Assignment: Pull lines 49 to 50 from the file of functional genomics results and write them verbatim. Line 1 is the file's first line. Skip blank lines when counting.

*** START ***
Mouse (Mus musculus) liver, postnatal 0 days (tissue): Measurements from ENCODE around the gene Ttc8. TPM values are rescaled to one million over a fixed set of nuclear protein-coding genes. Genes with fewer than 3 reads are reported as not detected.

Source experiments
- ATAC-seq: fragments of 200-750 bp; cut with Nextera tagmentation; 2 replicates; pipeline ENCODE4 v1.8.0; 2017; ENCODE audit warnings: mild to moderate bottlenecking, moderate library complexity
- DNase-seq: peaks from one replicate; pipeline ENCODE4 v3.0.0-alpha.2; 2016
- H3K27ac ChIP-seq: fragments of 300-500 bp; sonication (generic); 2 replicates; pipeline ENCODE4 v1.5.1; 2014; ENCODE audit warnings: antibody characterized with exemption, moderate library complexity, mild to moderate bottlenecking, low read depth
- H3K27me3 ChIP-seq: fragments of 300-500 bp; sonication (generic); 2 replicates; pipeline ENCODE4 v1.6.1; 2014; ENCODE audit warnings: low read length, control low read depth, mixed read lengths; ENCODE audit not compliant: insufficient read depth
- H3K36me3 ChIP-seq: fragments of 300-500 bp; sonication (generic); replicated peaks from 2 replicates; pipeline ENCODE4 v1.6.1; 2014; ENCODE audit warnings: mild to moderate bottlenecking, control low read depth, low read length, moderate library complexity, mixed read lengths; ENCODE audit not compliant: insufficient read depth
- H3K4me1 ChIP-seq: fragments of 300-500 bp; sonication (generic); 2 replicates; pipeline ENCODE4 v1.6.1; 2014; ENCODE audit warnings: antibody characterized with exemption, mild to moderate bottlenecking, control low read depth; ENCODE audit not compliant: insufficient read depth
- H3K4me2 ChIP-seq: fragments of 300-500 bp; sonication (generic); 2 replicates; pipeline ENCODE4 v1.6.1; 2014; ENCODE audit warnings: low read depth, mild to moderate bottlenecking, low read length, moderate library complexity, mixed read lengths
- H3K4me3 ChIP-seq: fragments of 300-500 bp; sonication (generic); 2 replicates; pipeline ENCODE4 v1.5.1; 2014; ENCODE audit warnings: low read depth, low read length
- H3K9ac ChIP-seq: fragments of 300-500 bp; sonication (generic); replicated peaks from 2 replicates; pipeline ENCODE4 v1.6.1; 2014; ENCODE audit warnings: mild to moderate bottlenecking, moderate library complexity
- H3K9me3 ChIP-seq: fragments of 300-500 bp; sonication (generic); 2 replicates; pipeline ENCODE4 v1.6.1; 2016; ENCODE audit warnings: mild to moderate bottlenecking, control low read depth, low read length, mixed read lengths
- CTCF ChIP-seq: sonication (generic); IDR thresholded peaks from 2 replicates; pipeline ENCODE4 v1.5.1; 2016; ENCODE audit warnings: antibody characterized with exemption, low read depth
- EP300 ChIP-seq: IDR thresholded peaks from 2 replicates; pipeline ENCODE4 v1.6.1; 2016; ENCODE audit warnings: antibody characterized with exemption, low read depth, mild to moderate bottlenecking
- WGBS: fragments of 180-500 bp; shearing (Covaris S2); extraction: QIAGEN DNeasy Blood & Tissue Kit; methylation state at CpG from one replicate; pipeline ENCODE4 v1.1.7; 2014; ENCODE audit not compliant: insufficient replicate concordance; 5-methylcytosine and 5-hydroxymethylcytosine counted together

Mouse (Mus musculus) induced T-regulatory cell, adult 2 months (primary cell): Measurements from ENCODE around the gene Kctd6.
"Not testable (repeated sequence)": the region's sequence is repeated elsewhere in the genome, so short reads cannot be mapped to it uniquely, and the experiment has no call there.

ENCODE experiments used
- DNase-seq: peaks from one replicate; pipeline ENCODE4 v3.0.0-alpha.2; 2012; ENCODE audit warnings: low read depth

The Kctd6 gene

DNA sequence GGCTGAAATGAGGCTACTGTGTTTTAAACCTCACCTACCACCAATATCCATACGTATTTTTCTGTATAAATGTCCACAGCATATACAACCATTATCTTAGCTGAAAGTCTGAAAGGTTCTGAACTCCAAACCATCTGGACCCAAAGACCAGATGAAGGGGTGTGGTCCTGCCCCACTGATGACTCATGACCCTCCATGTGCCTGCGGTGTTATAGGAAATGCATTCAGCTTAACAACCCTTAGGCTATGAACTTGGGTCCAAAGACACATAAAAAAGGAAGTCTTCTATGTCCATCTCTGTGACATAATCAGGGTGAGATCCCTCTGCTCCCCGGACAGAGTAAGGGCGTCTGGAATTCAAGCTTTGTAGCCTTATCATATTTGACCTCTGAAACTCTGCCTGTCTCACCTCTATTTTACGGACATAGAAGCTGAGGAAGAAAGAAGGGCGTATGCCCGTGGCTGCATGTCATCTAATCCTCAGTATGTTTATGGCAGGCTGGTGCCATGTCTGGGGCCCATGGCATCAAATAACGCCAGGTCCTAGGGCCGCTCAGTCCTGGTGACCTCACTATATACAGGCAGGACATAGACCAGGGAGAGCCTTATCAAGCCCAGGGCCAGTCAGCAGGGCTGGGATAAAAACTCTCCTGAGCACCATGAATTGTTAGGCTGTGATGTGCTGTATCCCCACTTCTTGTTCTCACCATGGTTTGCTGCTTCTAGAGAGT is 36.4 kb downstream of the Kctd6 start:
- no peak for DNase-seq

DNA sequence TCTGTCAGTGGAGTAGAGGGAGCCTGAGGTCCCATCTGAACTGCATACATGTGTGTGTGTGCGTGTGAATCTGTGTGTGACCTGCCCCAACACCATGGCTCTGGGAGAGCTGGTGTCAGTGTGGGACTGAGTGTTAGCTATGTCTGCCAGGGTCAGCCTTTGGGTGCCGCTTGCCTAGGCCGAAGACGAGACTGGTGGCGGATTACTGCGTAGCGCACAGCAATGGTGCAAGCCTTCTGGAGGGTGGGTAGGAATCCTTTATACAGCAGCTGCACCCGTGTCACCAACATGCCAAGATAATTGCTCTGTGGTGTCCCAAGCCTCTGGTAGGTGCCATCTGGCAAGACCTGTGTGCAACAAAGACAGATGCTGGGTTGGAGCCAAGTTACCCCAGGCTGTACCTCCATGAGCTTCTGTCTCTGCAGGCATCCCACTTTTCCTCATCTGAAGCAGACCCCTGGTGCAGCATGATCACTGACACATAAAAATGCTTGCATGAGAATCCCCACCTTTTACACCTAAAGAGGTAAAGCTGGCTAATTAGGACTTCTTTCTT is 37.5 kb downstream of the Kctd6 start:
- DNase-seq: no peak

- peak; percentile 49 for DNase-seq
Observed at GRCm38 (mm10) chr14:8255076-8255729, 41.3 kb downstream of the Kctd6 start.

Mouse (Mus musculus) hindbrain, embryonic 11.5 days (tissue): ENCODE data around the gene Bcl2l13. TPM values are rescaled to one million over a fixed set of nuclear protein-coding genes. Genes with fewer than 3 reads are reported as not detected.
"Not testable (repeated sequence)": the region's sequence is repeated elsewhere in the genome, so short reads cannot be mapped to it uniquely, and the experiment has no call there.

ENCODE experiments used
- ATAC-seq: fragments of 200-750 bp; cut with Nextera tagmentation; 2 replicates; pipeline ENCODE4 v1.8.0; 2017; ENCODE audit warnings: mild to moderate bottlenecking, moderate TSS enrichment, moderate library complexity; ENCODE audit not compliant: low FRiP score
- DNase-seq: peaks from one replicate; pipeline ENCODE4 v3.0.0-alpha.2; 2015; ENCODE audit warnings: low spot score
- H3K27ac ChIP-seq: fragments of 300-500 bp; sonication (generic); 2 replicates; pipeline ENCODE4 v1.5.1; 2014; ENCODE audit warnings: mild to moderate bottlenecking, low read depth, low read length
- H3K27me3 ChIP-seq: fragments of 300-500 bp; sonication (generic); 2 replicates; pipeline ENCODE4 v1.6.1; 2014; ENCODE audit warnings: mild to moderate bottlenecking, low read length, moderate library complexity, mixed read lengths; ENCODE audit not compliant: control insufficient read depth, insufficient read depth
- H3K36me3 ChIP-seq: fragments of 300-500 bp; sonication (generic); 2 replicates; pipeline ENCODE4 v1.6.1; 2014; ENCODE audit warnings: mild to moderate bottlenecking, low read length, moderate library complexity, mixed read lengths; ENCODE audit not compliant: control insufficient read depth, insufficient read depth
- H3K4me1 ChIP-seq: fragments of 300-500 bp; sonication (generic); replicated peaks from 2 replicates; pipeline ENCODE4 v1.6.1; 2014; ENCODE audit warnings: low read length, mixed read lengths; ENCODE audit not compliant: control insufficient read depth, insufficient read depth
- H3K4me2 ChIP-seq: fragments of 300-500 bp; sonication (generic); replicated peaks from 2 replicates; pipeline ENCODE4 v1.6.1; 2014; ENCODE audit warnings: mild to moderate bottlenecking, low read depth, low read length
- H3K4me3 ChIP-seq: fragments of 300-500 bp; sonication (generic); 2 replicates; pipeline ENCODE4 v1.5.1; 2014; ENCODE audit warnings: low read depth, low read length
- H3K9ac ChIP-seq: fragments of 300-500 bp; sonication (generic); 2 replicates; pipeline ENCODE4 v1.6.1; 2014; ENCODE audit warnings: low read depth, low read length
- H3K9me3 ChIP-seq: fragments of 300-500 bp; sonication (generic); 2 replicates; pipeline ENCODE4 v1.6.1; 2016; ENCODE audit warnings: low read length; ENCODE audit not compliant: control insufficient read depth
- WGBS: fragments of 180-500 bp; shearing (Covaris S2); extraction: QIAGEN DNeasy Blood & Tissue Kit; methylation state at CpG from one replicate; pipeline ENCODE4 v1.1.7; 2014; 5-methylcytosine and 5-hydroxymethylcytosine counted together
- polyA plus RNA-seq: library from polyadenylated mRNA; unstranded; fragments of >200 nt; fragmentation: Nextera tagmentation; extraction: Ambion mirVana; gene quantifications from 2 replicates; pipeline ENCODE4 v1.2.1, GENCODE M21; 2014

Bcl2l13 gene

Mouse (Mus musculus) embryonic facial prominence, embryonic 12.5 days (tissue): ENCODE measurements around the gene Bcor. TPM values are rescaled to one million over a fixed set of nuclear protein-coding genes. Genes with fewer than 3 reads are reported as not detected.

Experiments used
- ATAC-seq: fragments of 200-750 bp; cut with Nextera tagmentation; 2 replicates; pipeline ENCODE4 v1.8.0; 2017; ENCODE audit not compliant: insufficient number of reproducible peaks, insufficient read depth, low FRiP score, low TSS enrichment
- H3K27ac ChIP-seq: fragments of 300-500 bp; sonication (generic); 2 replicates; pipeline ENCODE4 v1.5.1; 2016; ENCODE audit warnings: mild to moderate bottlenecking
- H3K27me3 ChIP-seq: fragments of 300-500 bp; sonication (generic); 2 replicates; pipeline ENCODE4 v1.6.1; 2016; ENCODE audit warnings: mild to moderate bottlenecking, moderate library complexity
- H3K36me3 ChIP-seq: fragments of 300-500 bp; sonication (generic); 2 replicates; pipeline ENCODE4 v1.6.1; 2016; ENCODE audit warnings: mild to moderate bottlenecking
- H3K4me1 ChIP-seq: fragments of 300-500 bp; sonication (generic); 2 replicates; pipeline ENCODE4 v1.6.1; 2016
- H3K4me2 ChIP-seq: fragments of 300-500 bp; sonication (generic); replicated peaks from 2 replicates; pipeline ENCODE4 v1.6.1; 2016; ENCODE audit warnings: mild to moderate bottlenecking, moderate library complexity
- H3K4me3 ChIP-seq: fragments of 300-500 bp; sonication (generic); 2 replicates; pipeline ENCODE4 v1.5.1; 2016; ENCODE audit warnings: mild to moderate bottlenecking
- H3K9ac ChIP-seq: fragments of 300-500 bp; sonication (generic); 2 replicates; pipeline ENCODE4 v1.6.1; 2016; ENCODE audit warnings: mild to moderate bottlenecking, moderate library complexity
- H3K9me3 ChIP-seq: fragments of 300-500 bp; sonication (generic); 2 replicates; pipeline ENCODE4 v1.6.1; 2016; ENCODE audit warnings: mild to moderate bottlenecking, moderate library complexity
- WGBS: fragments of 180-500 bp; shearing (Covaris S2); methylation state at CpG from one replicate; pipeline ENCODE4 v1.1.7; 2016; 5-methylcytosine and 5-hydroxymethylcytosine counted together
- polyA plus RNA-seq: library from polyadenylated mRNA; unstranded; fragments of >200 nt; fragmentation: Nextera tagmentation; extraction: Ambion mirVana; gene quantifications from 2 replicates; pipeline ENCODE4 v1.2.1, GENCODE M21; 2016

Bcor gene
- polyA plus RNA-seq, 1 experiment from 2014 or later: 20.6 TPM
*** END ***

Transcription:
- H3K4me1 ChIP-seq: fragments of 300-500 bp; sonication (generic); 2 replicates; pipeline ENCODE4 v1.6.1; 2016
- H3K4me2 ChIP-seq: fragments of 300-500 bp; sonication (generic); replicated peaks from 2 replicates; pipeline ENCODE4 v1.6.1; 2016; ENCODE audit warnings: mild to moderate bottlenecking, moderate library complexity